RRW: Worth the Wait: Bailey Roth Breaks 35-Year-Old USA H.S. Steeplechase Record

By Chris Lotsbom, @ChrisLotsbom
(c) 2014 Race Results Weekly, all rights reserved
July 25, 2014

EUGENE, OREGON — When it comes to records, 35 years is a pretty darn long time. Rewind the clock back three and a half decades and the calendar reads 1979. Gloria Gaynor’s “I Will Survive” was atop the music charts, a gallon of gasoline cost 90 cents, and Bill Rodgers was Boston Marathon champion (his third of four wins).

In 1979, Jeff Hess was a high school student-athlete attending South Eugene High School, just over a mile from historic Hayward Field here. On the oval Hess was a star, timing 8:50.1 for the 3000m steeplechase. The mark was an American high school record, one that would stand to see six Presidents of the United States occupy the White House.

This morning, on a picturesque day for track and field, Hess’s national high school record fell, broken by Colorado’s Bailey Roth. En route to finishing seventh and qualifying for Sunday’s IAAF World Junior Championships final, Roth stopped the clock in 8:48.60.

“I knew I was capable of doing it. I was happy about the time,” said Roth, sporting a bright red USA vest. “But personally I just really wanted to catch those guys ahead of me.”

Breaking national prep records isn’t anything new for Roth. At New Balance Nationals Outdoor in June, he set his first high school record, clocking 5:41.67 for the rarely run 2000m steeplechase.

Speaking with Roth, it is clear records don’t mean much to the 18-year-old. His competitive spirit is what shines bright, a let’s-do-it-and-give-it-hell persona emanating from his thin frame.

On his right wrist Roth wears a black, red, and green Kenyan themed bracelet. Entering today’s race, his main concern was to advance on to Sunday’s final, getting one more chance to lace up his racing spikes and take on the dominant Kenyans, champions of the last 13 World Junior Championships gold medals in the discipline.

“I wanted to make the final for sure. I deserve a spot in the final and it’s definitely not given, I had to go out there and earn it,” he said.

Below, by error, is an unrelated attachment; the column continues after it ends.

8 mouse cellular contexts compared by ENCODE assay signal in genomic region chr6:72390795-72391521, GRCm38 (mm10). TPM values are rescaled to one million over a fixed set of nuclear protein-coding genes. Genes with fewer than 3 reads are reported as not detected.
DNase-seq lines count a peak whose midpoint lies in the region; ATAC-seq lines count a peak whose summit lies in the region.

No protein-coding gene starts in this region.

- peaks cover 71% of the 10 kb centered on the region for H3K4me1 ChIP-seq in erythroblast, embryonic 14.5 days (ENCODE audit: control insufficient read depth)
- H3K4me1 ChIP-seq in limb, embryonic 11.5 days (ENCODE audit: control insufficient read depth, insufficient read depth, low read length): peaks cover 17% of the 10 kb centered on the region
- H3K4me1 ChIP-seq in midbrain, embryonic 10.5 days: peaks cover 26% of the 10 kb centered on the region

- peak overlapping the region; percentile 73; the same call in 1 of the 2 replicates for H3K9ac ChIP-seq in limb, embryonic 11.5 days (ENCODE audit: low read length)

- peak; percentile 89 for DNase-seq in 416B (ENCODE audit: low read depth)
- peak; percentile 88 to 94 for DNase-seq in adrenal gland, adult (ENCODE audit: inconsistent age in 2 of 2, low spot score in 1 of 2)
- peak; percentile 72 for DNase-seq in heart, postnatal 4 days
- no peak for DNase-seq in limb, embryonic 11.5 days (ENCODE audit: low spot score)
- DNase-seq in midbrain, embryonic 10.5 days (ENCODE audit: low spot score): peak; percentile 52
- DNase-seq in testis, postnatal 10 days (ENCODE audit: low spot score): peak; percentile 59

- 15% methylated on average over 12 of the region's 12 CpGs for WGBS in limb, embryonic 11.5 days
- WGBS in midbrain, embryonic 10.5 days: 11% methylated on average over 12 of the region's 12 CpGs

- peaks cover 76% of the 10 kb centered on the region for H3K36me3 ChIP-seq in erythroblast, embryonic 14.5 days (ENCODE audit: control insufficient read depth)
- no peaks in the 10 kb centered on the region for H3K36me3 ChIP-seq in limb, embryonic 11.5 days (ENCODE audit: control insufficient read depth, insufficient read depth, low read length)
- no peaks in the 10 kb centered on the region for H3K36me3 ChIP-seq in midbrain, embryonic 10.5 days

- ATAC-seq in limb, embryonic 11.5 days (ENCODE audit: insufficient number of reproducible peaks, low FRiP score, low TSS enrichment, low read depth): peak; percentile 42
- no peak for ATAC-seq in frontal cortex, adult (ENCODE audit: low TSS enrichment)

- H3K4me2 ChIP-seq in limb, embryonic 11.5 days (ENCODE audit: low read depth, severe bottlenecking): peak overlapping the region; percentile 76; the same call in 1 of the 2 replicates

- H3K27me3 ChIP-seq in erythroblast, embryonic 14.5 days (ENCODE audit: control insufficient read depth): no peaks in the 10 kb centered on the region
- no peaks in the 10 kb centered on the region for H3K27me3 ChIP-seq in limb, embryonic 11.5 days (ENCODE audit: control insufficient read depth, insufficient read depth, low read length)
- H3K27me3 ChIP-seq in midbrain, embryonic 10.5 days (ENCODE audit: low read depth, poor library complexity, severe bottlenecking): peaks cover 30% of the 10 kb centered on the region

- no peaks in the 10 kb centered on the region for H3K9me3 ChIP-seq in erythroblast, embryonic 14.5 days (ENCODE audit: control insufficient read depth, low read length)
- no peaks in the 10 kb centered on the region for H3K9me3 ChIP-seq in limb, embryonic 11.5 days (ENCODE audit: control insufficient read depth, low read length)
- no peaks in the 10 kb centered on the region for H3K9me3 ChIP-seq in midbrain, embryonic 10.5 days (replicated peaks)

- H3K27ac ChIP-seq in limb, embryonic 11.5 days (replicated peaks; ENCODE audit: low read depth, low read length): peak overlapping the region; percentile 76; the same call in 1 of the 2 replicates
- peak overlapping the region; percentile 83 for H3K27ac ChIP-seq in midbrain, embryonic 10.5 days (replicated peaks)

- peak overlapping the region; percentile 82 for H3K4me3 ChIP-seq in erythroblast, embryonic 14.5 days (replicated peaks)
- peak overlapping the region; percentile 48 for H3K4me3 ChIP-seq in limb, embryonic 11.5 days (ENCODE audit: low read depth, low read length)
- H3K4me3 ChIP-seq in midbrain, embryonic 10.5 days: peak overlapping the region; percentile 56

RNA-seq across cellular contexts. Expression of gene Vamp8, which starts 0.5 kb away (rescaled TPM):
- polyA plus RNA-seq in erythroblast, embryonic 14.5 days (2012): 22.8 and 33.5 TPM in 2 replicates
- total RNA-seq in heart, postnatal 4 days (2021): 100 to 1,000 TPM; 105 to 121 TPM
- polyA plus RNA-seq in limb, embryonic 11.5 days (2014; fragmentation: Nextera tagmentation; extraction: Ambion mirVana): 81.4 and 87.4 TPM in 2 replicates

Roth’s national high school record is all the more impressive considering this was only his second 3000m steeplechase ever. In his first –at the USA Junior Championships on July 6– Roth claimed victory in 9:03.92 despite tripping and falling to the track.

“Being able to get over them clean [today] was definitely good for me. And so being able to finish out no falling or anything, it was a lot better than last time,” he said.

Since Colorado does not contest the steeplechase in high school competitions, Roth’s opportunities in the event are few and far between. His biggest steeplechase before today was a 2000m race at the IAAF World Youth Championships last year in Donetsk, Ukraine. Roth used that experience –where he finished seventh– to help calm him prior to today’s race.

“The experience that I had last year was super comforting coming into this because this will be my second time competing against the big guys,” he said. “It helped me with my confidence coming in, not to be too scared or nervous. But definitely I’m more comfortable now at this stage.”

Touted as one of America’s next best steeplechasers, Roth is taking his talents to the University of Arizona next fall, where he’ll be coached by James Li. Li, highly regarded in the distance running community, has guided such athletes as Bernard Lagat, Stephen Sambu, and Lawi Lalang. But before he moves to Tucson and begins his Wildcat career, Roth has work to do.

No American has ever medaled in the discipline at these championships. Though it may be a long shot, Roth will give his best Sunday to try and keep the hardware in his home country.

“I got to see what I can do about getting some rest, ice baths, and I’ll be ready for the final,” he said with a confident smile.

On his side will be a vocal and enthusiastic Hayward Field crowd. On Thursday, the home fans cheered Mary Cain to an historic gold in the 3000 meters, and would love to see another American distance runner claim a spot on the podium.

“It’s really special to me,” Roth said, speaking in a meaningful tone. “You know, this atmosphere is so great, especially being that this is on our home soil. It is an awesome feeling coming across. All the way around the track I could hear people yelling my name and ‘USA! USA!’ We have a lot of pride here and I’m just proud to represent.”